LITTLE et al v. WASHINGTON METROPOLITAN AREA TRANSIT AUTHORITY et al
Redacted MEMORANDUM AND OPINION related to 184 Order. Signed by Judge Rosemary M. Collyer on 3/31/2017. (DAS)
UNITED STATES DISTRICT COURT
FOR THE DISTRICT OF COLUMBIA
ERICK LITTLE, et al.,
Civil Action No. 14-1289 (RMC)
AREA TRANSIT AUTHORITY, et al., )
Plaintiffs complain that a criminal background check, used by the Washington
Metropolitan Area Transit Authority (WMATA) to screen candidates and employees, is facially
neutral but has a disparate impact on African Americans. WMATA’s Policy 7.2.3 governs how
and when individuals with criminal convictions can obtain or continue employment with
WMATA and its contractors and subcontractors. Plaintiffs seek to represent one or more classes
of African-American candidates and employees who were disqualified or removed from
employment by Policy 7.2.3 in alleged violation of Title VII of the Civil Rights Act of 1964, 42
U.S.C. § 2000e et seq. and the District of Columbia Human Rights Act (DCHRA), D.C. Code
§ 2.1404.01 et seq. After class discovery, Plaintiffs now seek leave to file an amended
complaint, class certification of the amended classes, and appointment of Plaintiffs’ counsel as
The motion to amend the complaint will be denied without prejudice. The motion
for class certification will be granted in part and denied in part. The Court will certify three
classes, separating candidates and employees based on the Appendix of Policy 7.2.3 that applied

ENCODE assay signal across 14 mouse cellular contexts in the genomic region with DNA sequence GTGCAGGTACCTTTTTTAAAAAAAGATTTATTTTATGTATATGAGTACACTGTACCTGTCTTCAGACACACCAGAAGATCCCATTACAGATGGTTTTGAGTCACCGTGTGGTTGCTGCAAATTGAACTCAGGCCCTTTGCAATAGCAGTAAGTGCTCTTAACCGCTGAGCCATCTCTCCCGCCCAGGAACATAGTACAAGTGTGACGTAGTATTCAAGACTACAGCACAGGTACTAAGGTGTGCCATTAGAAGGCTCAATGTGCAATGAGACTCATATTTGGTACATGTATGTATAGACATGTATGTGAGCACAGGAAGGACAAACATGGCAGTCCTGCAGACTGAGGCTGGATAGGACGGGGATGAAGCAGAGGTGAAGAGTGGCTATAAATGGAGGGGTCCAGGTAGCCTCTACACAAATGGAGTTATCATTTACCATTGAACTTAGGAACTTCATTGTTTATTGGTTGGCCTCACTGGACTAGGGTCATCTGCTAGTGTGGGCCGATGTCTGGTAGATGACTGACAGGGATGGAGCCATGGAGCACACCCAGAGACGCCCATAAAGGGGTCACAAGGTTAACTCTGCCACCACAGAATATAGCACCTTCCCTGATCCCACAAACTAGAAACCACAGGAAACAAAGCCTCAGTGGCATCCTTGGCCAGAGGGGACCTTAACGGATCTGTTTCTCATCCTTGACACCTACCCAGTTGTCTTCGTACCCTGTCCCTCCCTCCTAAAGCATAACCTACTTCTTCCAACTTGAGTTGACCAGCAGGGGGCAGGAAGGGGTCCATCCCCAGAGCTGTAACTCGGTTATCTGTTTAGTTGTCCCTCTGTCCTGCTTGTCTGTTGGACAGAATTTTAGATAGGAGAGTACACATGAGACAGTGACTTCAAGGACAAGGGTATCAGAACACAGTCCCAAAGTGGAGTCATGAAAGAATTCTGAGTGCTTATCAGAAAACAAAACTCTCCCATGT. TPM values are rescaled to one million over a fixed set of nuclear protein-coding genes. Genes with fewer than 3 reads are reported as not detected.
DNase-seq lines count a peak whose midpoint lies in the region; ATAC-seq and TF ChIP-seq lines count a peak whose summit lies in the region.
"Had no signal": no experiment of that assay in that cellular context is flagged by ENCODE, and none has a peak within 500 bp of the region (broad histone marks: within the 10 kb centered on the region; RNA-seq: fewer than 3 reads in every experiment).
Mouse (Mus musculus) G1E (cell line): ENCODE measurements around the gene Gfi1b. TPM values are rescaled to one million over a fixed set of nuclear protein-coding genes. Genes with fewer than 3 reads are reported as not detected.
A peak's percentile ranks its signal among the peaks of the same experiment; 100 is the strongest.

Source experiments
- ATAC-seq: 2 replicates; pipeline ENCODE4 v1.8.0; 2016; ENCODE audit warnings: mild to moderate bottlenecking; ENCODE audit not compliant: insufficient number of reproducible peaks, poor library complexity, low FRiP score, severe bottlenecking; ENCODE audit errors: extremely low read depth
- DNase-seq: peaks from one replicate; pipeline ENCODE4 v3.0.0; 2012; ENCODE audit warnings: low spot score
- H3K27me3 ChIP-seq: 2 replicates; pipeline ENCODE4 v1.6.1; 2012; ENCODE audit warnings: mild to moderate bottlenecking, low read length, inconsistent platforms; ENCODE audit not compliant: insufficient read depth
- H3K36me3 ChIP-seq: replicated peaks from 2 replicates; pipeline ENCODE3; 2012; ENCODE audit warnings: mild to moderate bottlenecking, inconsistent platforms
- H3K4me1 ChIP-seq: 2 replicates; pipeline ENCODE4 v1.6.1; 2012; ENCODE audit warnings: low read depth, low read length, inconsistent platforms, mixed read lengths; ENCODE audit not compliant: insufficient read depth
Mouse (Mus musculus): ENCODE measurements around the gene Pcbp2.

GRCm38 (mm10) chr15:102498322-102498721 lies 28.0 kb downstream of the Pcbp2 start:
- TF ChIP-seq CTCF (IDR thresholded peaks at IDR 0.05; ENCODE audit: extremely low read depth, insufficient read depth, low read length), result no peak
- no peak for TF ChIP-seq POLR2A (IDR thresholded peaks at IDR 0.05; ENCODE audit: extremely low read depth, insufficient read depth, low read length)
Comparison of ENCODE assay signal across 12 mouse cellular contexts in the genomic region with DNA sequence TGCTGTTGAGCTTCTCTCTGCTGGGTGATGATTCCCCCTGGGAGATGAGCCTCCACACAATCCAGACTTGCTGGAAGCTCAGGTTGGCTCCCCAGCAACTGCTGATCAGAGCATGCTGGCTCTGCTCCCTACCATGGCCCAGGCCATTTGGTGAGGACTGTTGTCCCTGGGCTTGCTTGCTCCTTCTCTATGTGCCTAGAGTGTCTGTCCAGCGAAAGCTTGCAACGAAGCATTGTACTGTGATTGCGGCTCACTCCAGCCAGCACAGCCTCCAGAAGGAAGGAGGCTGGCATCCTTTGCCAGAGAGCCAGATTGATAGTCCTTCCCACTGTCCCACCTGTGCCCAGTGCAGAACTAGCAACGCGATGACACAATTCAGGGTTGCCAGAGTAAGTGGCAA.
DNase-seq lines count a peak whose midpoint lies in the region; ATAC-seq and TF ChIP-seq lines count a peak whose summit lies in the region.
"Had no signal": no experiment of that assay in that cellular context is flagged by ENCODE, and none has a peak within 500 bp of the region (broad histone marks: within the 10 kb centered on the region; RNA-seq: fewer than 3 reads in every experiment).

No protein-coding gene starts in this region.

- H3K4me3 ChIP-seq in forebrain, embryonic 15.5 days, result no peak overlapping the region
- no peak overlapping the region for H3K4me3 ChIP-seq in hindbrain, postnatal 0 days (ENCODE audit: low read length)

The parties also filed motions to exclude the other’s experts. The motion to
exclude Dr. Farber will be granted in part and denied in part. The motion to exclude Dr. Bendick
will be granted. The motions to exclude Dr. Stixrud’s initial report and declaration will be
granted in part and denied in part. The motion to exclude Dr. Siskin will be denied.
WMATA was created by an Interstate Compact among Washington, D.C.,
Virginia and Maryland, and approved by Congress, to be the primary public transit agency for
the D.C. metropolitan region. Cert. Opp., Ex. 20 [Dkt. 137-2] at WMATA0002330. WMATA
operates the region’s Metrorail system (86 stations and 105 miles of track); Metrobus system
(135 lines and 12,216 stops); and MetroAccess paratransit service for the disabled. See id.; see
also Cert. Opp. [Dkt. 137] at 10. “The Compact confers broad powers on WMATA to ‘[c]reate
and abolish offices, employments and positions . . . provide for the qualification, appointment,
[and] removal . . . of its . . . employees, [and] [e]stablish, in its discretion, a personnel system
based on merit and fitness.’” Beebe v. WMATA, 129 F.3d 1283, 1287 (D.C. Cir. 1997) (quoting